With the markets predicting one more Fed funds interest rate hike some analysts are beginning to ask the question – has the Fed gone too far? That is has the current course of monetary tightening already put the domestic economy on path towards a meaningful slowdown?

James Hamilton at Econbrowser notes the ongoing debate. Of course, much of this is speculative, in part given the change in leadership at the Fed. Hamilton is somewhat wary that the one-two punch of higher short-term interest rates along with the demand-sapping rise in oil prices will meaningfully slow the economy. In short Hamilton believes a pause is in order,

My recommendation is that the Fed not act on the assumption that they know what the economy will be doing 6 months from now. And I believe that, if you act on that assumption, your current policy decision would be to wait for some more concrete indications before moving interest rates up any higher.

Robert Marcin, one of the few remaining must reads at RealMoney.com, thinks the Fed has already gone too far. According to Marcin a pause in policy is in order for the following reasons:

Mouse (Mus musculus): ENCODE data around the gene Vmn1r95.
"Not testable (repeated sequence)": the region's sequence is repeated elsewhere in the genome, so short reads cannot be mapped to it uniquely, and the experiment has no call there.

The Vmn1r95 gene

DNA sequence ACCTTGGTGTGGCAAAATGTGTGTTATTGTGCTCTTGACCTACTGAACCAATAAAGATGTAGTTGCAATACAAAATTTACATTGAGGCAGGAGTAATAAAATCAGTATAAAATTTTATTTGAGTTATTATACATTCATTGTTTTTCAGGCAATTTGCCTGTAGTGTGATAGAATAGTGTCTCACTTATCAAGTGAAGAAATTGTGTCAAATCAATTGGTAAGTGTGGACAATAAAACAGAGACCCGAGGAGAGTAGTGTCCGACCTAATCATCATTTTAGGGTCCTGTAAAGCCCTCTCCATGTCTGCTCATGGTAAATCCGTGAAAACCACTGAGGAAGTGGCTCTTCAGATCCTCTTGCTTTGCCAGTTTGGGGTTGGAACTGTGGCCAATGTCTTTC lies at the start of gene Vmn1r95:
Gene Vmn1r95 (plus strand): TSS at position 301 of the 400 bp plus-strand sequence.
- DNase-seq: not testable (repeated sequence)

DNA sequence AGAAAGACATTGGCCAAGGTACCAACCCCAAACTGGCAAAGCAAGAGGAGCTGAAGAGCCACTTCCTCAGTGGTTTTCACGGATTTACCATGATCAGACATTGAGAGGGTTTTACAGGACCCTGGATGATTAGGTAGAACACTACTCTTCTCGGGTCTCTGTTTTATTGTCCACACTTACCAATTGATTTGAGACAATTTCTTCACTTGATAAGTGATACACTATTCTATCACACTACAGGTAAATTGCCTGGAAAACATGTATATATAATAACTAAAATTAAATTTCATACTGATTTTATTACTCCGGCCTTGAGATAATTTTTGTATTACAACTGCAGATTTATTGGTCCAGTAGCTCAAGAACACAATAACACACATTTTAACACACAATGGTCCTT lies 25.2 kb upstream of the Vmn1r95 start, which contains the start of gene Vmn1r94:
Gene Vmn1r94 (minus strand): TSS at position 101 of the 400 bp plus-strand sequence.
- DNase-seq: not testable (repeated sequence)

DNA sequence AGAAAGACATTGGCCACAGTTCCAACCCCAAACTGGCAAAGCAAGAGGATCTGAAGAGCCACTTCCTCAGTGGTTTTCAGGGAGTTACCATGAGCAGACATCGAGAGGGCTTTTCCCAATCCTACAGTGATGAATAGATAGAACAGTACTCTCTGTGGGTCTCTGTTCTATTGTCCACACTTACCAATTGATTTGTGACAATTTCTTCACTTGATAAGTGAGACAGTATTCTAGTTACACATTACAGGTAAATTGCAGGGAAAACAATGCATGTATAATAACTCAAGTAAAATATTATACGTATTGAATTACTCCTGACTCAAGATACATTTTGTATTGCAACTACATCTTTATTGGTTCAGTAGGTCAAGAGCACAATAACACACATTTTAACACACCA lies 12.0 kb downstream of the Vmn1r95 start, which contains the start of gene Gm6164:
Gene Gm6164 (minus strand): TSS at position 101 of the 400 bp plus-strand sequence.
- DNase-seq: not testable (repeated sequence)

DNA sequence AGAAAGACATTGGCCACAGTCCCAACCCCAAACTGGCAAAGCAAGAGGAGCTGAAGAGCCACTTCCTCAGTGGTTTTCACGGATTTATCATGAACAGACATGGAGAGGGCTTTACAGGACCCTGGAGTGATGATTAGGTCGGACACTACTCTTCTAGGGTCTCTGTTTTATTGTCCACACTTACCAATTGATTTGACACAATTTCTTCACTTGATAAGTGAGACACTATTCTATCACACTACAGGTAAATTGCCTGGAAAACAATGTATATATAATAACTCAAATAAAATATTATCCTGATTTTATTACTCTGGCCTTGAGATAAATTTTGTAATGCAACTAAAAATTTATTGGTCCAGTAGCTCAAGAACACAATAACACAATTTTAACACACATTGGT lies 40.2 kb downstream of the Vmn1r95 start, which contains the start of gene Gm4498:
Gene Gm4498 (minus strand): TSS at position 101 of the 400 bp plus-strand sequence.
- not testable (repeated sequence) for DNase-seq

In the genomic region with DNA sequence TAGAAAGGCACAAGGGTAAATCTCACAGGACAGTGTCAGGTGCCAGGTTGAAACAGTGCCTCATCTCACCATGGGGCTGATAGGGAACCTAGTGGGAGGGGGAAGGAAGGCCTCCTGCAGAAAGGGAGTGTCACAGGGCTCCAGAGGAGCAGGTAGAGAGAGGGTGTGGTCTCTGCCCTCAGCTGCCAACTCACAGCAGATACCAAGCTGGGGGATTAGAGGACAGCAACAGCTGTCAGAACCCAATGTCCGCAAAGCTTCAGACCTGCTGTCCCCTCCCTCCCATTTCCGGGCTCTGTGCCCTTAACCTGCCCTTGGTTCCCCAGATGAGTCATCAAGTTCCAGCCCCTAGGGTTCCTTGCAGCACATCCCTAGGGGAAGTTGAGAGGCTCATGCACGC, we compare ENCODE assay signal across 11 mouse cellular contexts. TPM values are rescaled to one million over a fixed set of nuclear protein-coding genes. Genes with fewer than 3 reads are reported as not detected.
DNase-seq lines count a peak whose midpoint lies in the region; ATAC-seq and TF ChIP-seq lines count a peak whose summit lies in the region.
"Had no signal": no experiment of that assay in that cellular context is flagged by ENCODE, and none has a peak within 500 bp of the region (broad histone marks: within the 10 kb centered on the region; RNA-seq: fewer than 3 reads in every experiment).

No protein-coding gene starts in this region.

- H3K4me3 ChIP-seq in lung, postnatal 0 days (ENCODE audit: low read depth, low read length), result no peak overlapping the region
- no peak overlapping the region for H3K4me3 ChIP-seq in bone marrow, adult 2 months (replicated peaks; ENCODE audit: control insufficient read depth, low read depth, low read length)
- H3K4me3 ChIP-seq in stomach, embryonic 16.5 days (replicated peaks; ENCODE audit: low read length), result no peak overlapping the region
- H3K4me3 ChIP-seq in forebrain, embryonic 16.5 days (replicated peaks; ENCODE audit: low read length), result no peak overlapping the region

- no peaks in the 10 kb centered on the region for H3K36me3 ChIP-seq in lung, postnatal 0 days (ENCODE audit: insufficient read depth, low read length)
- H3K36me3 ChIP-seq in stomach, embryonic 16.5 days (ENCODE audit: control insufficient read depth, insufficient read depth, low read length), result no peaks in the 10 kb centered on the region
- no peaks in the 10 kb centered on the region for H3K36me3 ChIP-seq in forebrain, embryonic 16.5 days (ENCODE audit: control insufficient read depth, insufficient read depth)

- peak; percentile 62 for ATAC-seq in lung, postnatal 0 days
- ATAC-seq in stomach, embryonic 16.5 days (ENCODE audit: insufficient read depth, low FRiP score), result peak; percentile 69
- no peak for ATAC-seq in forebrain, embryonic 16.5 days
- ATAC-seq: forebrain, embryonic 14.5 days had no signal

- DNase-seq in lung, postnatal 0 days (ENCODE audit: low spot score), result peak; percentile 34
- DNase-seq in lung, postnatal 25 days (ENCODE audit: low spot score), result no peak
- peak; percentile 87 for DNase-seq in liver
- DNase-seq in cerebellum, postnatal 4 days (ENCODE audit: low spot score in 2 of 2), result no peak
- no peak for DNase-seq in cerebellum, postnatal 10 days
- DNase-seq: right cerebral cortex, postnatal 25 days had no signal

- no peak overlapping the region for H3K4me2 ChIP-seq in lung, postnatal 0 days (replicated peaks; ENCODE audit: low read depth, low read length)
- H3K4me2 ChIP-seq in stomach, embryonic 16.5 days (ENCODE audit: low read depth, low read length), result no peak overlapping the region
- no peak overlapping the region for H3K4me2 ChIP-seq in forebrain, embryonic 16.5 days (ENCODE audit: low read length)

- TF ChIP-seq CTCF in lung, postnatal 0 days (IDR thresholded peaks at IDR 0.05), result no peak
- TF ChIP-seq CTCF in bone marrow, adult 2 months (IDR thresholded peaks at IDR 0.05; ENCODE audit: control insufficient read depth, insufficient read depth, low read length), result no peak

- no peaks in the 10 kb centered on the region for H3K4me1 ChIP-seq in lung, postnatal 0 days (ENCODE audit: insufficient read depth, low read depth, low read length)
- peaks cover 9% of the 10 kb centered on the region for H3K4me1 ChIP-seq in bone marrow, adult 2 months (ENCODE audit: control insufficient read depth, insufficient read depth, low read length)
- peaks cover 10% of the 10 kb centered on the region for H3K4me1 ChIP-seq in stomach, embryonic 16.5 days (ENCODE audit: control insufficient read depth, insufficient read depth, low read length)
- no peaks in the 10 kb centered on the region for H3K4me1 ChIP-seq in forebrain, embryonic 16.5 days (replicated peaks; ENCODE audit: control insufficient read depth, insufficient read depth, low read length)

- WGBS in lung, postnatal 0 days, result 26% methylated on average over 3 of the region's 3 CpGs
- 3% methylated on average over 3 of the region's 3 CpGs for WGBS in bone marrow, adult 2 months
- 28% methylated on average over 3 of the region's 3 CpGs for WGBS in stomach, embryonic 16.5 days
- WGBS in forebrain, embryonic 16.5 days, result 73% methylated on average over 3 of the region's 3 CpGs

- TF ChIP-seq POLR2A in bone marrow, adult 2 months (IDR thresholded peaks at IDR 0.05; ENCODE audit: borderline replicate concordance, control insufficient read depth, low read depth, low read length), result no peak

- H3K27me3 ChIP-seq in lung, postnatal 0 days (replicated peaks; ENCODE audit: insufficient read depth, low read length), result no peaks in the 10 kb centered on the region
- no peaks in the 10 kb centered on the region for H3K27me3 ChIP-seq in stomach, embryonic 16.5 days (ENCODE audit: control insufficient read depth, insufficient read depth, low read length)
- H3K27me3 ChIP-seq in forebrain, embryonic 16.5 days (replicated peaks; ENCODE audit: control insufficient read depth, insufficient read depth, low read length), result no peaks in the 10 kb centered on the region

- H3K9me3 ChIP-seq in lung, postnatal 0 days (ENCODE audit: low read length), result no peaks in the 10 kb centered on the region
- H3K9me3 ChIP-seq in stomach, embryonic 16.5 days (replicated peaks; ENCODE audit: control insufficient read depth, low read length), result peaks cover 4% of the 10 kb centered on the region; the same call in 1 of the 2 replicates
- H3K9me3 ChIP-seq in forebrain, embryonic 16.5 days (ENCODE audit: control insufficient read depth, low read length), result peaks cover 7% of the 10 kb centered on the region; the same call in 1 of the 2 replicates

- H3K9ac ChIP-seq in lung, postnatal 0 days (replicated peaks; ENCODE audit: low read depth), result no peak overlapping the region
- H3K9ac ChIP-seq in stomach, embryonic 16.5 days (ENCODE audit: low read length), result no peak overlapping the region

The economy is clearly tapering. The real estate bull market is very obviously history, and the energy tax is still upon consumers in a major way.

After examining the most recent GDP report and anecdotal evidence from coporate America, Marcin also believes a pause in a series of Fed rate hikes is in order,

What the Fed needs to do now is pause the rate hikes and watch the economy for a few quarters. It can easily resume in the latter half of the year if the economy has not mellowed to its liking. I mean, do these guys get paid by the rate change? If not, give investors, employees, consumers and managers a break.

The challenge, of course, is to try and predict what sort of statement the new Fed chairman wants to make in his first meeting. Given the need to establish his inflation fighting bona fides it is unlikely that his first move would be a change in Fed polcy. Time will tell.